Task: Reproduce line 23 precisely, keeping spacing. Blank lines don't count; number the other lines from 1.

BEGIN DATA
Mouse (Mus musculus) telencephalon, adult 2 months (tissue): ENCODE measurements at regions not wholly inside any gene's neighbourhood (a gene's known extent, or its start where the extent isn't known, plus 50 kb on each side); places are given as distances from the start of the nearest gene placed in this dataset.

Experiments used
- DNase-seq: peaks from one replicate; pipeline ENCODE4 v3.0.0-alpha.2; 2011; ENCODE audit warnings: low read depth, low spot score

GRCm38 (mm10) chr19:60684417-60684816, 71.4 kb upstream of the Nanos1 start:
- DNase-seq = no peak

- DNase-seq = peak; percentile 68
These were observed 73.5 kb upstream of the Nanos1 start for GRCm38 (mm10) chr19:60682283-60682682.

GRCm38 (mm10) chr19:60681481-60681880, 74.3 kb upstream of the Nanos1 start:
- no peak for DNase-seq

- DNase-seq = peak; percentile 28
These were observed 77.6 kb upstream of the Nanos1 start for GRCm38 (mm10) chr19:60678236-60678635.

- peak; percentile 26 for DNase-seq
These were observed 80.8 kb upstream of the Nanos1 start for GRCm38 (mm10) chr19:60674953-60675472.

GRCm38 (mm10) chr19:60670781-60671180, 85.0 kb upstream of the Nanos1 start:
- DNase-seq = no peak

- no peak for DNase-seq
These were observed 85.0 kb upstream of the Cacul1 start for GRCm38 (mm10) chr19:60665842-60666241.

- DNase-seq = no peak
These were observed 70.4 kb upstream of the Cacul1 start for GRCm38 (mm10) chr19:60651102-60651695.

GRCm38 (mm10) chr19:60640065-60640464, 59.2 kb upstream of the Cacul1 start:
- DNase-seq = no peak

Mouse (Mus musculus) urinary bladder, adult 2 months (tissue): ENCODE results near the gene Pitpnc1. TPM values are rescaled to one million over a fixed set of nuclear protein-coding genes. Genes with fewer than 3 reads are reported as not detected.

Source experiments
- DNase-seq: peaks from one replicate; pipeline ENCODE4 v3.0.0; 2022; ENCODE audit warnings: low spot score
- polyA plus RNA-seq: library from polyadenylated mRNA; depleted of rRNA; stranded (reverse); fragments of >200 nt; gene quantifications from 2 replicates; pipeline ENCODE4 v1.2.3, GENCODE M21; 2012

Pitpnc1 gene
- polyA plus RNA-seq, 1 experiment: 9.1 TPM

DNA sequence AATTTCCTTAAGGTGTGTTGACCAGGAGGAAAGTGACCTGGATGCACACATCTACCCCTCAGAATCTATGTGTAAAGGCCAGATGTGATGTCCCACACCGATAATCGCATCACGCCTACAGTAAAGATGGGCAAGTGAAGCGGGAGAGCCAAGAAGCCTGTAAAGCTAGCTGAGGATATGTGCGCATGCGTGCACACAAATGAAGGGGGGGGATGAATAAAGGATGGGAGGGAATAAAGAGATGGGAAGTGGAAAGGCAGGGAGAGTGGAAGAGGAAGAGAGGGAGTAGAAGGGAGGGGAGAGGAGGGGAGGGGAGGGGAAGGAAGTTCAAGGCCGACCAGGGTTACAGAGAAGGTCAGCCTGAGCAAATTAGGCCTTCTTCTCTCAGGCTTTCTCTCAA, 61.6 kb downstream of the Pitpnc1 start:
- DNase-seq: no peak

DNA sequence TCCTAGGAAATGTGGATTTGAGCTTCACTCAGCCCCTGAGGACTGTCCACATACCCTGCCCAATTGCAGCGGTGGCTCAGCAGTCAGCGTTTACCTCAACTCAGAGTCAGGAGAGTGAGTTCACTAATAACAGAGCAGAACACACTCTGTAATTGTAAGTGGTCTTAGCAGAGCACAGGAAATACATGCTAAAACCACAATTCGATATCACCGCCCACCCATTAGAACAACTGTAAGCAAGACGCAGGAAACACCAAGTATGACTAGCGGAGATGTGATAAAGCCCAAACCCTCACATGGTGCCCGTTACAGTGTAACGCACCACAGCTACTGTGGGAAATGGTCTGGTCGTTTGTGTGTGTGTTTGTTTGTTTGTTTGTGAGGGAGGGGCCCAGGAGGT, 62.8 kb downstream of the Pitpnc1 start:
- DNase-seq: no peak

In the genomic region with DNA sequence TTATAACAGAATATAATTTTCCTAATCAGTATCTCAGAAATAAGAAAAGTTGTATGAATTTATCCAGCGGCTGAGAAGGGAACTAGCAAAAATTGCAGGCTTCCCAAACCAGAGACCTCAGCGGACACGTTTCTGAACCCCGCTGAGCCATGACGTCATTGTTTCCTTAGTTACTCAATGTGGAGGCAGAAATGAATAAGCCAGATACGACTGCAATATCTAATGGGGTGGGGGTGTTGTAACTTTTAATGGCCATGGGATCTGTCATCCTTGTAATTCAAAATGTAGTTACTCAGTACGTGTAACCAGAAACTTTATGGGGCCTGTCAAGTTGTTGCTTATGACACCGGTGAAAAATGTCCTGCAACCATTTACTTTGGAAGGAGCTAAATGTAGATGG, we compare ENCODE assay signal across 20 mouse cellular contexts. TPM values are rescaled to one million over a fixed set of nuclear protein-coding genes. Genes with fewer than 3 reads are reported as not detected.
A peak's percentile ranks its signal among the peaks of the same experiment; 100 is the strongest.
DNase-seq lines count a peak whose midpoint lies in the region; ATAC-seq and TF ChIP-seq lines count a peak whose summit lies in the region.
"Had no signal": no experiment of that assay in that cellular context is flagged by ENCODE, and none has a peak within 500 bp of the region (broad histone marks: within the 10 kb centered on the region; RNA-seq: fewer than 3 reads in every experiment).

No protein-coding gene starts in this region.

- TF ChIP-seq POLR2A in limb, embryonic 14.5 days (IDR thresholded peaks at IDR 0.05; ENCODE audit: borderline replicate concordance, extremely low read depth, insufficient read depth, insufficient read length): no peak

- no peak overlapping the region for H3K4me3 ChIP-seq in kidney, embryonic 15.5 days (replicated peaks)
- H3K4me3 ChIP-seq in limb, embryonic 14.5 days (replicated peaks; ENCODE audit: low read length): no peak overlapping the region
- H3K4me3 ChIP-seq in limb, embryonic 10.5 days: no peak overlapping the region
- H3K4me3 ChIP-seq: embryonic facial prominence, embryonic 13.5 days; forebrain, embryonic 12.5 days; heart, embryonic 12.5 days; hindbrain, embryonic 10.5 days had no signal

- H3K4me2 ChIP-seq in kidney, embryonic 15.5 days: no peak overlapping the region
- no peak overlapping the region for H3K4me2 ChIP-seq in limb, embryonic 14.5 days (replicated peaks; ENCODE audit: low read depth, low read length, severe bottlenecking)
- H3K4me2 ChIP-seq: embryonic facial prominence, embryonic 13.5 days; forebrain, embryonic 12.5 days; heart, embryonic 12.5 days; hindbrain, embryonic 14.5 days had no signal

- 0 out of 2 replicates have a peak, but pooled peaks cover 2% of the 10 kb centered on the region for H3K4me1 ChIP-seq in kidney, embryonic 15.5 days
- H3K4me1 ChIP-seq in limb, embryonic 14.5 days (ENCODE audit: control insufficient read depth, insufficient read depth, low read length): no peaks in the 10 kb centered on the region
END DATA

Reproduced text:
Source experiments